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Lines 51-52: As above.

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Line 54: I want to create 5 documents, so let’s set the condition to less than 6.

Line 55: Every time it loops, we want it to create a document and name it “Document” plus the current number from the variable r. To create a new Google Doc we use the DocumentApp class and the create() method. In the brackets we state the name we want to give the document. So, it will be “Document” plus the number from r.

Lines 56-57: We close the loop and function as before.

Running the program, we will see in our My Drive folder, 5 new documents, all titled individually, 1 to 5.

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Loop 7 – Create 4 documents each with names from the sheet

It’s not just numbers we can add to our documents, but we can also get text from our sheet and name the documents accordingly. Here we’re going to create documents for 4 students and append each document title with their name.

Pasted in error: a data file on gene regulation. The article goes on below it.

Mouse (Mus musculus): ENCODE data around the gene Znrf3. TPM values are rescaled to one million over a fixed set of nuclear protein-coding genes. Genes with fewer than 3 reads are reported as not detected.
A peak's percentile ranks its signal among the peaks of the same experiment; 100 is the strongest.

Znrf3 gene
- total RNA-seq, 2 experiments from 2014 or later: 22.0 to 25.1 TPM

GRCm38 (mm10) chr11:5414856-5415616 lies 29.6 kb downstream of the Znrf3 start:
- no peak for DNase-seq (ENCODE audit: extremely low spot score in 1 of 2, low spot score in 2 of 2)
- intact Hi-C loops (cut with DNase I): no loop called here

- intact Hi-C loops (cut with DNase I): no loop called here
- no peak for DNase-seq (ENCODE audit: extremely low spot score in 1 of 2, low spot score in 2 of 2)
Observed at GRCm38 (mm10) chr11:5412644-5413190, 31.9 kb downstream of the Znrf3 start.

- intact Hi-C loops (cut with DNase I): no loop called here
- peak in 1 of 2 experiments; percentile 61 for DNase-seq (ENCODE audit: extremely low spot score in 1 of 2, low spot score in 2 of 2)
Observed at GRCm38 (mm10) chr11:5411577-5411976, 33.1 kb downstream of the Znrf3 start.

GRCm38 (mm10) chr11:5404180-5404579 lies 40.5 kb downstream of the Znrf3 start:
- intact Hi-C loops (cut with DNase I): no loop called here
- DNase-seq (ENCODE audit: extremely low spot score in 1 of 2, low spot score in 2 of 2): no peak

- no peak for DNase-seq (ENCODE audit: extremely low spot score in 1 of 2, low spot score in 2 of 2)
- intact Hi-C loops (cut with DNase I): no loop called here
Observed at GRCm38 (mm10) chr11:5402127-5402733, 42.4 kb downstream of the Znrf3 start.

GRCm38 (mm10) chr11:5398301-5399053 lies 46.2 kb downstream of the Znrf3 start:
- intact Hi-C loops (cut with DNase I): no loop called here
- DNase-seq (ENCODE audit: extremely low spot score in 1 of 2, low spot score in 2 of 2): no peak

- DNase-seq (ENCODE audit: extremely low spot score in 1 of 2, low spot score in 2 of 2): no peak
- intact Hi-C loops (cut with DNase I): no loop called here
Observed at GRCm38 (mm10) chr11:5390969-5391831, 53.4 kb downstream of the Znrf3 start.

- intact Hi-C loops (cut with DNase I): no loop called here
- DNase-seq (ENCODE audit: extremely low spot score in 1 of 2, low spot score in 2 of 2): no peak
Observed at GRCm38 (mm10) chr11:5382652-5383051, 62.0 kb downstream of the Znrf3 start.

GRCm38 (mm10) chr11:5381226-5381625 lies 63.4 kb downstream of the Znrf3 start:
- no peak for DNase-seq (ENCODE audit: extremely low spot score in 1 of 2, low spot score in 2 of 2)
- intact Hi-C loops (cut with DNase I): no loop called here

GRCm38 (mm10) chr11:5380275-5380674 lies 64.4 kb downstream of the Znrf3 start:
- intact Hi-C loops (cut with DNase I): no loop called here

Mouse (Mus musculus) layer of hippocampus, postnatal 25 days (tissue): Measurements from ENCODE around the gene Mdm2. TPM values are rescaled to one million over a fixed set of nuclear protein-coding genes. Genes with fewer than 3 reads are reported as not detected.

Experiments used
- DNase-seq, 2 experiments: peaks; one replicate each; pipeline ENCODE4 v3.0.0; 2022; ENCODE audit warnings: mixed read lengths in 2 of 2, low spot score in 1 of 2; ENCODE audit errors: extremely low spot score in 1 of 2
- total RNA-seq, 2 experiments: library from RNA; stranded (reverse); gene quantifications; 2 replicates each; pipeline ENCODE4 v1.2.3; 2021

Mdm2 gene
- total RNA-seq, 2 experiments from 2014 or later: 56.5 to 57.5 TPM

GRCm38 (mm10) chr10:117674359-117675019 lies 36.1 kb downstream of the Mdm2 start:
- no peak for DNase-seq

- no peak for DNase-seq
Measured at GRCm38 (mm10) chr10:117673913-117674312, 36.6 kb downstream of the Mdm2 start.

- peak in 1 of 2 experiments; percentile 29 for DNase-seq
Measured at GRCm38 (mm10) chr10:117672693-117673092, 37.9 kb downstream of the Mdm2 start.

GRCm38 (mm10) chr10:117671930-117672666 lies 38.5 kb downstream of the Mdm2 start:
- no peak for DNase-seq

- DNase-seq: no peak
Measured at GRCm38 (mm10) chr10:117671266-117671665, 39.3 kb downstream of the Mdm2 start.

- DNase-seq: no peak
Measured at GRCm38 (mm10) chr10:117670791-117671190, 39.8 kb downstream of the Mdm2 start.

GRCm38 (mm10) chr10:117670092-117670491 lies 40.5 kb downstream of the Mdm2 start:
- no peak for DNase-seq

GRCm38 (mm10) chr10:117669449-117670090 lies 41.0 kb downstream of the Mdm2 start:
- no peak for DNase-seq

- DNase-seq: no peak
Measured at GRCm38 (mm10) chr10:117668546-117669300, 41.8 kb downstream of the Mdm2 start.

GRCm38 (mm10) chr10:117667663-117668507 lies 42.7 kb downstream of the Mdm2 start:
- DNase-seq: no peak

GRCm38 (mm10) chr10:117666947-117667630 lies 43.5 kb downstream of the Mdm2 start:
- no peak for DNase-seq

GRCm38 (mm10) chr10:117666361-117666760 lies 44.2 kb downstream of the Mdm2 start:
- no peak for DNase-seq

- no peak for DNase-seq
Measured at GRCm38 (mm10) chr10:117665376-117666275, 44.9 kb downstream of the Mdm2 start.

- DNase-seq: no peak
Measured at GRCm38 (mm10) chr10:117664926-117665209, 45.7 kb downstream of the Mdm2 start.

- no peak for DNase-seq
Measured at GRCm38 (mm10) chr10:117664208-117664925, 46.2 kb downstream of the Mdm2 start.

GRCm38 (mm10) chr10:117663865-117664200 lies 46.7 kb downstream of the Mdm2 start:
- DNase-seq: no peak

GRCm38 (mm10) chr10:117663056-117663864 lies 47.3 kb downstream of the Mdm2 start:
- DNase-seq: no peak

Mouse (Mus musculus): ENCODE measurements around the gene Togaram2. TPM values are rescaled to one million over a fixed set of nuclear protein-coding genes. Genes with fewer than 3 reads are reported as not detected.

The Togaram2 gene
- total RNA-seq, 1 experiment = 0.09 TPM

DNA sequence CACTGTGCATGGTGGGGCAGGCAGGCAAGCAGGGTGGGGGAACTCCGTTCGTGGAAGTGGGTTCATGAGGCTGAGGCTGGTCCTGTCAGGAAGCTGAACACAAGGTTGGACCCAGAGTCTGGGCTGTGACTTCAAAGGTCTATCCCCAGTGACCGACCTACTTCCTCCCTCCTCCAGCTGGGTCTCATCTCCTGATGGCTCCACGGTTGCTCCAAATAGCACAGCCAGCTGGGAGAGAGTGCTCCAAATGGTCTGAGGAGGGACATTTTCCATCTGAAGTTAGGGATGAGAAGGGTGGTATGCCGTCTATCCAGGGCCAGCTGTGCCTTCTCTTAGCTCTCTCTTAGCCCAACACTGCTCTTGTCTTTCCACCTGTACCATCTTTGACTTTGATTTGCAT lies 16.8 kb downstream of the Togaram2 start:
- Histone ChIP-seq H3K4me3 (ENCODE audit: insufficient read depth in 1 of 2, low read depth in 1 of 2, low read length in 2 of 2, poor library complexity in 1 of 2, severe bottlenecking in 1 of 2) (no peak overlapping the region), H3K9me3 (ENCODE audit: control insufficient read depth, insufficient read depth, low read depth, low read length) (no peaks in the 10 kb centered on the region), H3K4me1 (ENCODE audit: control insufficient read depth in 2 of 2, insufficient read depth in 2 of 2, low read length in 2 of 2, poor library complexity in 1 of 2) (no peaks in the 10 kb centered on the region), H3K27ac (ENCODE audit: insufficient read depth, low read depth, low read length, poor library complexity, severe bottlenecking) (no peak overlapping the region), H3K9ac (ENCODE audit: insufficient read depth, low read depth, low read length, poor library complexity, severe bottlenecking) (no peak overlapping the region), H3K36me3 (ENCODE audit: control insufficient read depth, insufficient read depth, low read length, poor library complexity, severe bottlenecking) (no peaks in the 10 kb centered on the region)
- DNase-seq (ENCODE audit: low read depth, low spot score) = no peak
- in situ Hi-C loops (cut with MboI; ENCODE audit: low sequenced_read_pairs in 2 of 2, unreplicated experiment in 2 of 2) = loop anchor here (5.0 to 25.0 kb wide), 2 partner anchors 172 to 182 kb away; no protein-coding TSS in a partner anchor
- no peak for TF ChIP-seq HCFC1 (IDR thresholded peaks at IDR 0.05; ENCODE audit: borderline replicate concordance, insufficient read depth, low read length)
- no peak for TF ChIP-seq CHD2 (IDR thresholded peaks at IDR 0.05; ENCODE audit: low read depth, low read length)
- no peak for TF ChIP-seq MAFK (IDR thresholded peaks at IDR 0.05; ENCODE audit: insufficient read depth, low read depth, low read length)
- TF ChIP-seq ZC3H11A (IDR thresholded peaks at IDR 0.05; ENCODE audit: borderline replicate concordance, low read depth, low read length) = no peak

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Line 61: Use the Names sheet for this one, where I’ve already added the names of the 4 students.

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Line 63: Set the for loop up to count from 1 to 4.

Line 64: First, we need to get the student’s name from the sheet. We’ll get a different name every time we go around the loop. Set up a variable called studentName and then get the range which is r, 1. So, the first time around the loop it will get the name in row 1, column 1, i.e. “Joan”, the second time it will get row 2, column 1, i.e. “Paula”, and so on. then get the value in that cell, i.e. the name.

Line 65: Then using DocumentApp.create we create a new document which will be titled “Document-” plus the student’s name.

Line 66-67: As always we close the loop and function.

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As we can see, in our My Drive, it’s created 4 documents individually titled for each of our students.

The important thing here is that we are getting information from a sheet, using a loop to move around the sheet to get different bits of information and then using it elsewhere. This is extremely useful and allows you to do all sorts of things.

Here’s the link to the sheet, which contains the code:

Here’s the complete code with all 7 loops:

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Baz Roberts (Google+Flipboard / Twitter)